It is not the most uplifting knowledge: the fact that we are utterly captive to physiological processes, not only in our obvious physical functioning, but also in our deepest sense of Self, in our thinking and feeling.
The Man Who Mistook his Wife for a Hat
Tales of neurological dysfunctions are always harrowing – they seem so utterly without redemption or catharsis, unless … unless they’re told by a sensitive humanist as Oliver Sacks . As a clinical neurologist he has studied neurological deficits resulting in all kinds of devastating losses: “loss of speech, loss of language, loss of memory, ….” . As a sympathetic human being, as a humanistic writer he is interested in how the “person", the "human being” deals with these pathological aggressions. As he writes in the introduction to his book “The Man Who Mistook His Wife for a Hat”, there’s always “a reaction, on the part of the affected individual, to restore, to replace, to compensate for and to preserve its identity”.
Anyone with lesser scientific credentials than Sacks might be dismissed as being naïve in this stubborn, humanist respect for a “self” which remains in the midst of physiological disintegration (1). As it is, his poignant stories show us human identity as both frail, utterly subject to illness and decay, and resilient. In a story about a man suffering from Tourette’s syndrome he asks rhetorically “How will, how can, the ego stand this bombardment? Will identity survive? Can it develop, in face of such a shattering, such pressures – or will it be overwhelmed, to produce a “Tourettized soul? ”. And yes, apparently identity can move beyond the pathology, for instance , in this story, through channeling the wild Tourette’s tics in brilliant jazz improvisations.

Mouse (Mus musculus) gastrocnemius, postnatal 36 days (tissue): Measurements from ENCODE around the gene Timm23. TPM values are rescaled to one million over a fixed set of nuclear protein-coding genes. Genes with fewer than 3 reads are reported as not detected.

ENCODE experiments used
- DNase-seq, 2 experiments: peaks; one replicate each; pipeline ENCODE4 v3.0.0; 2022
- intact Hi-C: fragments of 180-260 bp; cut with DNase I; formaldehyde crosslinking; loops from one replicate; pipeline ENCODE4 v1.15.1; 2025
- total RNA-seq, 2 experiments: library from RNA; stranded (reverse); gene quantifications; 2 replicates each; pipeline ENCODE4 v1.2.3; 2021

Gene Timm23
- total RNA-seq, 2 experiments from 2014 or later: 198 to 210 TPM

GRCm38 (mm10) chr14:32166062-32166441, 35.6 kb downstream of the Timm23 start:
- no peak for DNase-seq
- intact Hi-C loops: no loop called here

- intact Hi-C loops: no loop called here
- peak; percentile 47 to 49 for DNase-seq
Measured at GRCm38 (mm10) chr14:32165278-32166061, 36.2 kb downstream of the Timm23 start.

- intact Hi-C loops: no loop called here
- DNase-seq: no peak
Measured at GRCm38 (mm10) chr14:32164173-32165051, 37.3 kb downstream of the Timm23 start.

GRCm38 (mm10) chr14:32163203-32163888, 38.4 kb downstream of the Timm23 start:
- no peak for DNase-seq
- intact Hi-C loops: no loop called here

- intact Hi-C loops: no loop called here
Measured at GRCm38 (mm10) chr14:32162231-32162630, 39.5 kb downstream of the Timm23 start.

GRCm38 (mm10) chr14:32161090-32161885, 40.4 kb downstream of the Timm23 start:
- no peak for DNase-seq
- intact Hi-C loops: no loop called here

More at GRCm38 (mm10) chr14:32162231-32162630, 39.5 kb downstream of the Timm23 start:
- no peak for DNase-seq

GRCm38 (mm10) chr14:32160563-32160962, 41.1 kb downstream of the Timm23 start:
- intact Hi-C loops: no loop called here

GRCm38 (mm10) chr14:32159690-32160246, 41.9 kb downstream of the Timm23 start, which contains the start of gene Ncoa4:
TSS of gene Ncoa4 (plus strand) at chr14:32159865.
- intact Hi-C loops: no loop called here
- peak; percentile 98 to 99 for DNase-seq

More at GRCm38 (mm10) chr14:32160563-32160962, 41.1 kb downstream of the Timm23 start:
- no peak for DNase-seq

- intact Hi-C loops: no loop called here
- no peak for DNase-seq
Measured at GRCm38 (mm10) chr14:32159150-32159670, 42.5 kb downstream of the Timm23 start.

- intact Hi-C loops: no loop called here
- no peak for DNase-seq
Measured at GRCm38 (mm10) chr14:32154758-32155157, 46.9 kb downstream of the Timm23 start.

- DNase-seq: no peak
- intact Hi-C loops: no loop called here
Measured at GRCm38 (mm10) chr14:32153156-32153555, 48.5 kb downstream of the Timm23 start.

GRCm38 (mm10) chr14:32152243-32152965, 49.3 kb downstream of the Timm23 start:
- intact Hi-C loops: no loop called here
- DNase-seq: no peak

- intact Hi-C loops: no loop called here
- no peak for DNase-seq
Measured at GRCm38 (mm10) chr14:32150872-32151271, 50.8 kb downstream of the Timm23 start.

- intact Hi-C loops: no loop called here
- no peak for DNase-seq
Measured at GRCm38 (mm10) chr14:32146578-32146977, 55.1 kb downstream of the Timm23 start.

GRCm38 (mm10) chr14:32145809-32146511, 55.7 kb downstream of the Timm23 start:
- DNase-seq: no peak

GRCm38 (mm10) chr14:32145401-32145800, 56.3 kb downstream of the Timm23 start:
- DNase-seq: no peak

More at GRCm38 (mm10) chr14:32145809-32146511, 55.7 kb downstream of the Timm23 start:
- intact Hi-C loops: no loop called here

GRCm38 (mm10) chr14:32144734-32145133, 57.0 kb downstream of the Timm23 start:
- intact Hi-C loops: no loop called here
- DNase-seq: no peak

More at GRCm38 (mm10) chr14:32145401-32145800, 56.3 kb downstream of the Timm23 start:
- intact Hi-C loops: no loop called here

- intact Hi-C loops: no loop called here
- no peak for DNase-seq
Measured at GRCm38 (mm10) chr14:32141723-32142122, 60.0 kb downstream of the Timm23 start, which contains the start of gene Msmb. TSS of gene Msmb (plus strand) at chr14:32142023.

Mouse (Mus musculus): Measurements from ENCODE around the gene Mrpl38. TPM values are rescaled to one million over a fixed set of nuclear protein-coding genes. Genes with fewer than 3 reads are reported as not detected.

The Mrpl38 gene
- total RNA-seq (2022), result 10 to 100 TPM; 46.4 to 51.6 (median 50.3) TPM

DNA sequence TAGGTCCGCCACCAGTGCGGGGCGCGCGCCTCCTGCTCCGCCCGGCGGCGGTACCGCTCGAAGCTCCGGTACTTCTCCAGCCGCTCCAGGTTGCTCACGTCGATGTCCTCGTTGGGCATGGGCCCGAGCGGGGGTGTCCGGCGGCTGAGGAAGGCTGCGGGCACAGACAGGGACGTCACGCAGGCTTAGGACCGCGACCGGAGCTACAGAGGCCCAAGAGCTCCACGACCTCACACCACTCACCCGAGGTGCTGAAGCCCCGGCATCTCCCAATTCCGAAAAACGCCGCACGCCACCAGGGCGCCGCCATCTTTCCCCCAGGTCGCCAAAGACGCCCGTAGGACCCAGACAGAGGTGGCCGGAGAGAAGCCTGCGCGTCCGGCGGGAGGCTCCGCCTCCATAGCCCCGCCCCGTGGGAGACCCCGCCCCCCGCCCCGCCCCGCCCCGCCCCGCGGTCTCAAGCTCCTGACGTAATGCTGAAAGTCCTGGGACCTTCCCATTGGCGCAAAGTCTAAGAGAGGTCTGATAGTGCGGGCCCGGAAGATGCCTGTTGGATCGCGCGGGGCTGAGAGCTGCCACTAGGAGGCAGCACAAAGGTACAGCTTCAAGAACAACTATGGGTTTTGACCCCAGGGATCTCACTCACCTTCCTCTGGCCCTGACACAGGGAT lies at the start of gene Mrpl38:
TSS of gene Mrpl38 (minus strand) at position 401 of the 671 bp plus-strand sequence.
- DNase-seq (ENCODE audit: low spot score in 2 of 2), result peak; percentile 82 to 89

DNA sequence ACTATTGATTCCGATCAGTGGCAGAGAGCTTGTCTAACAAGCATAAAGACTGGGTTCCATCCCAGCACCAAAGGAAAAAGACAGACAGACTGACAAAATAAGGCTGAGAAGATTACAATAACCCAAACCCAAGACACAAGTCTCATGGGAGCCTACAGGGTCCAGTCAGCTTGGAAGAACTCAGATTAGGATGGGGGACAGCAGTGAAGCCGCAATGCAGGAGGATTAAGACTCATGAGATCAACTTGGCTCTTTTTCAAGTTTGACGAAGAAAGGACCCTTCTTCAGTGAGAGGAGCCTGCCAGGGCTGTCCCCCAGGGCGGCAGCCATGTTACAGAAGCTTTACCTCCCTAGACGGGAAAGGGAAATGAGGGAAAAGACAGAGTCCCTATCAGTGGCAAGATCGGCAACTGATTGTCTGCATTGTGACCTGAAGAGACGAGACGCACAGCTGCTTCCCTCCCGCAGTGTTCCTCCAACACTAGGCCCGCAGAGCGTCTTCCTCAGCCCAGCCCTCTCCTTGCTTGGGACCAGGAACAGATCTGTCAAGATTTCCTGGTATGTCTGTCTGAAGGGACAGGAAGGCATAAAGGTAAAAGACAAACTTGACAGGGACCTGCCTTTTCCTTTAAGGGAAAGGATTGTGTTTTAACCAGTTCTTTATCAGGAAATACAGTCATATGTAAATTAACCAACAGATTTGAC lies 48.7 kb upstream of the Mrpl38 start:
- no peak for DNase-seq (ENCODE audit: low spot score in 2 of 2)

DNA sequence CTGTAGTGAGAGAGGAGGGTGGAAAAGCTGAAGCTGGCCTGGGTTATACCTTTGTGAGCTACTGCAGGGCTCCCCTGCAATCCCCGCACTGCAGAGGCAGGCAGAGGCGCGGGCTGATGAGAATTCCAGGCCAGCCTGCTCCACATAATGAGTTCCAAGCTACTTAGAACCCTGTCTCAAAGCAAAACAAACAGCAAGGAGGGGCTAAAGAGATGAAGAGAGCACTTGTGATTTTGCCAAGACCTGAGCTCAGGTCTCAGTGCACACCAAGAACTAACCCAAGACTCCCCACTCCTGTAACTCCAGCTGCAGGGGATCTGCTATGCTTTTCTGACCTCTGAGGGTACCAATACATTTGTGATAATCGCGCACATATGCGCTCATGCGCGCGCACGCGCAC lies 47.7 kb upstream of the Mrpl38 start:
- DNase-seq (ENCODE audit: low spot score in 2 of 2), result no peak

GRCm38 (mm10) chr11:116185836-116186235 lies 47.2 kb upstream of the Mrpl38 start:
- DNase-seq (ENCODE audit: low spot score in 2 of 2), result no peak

Or in the case of a man suffering from severe amnesia, living in a string of unconnected present moments, without any remaining capacity to form human bonds or even to hold a thought for longer than just a moment : “But if he were held in emotional and spiritual attention – in the contemplation of nature or art, in listening to music, in taking part in the Mass in chapel – the attention, its “mood”, its quietude would persist for a while and there would be in him a pensiveness and peace we rarely, if ever, saw during the rest of his life at the home."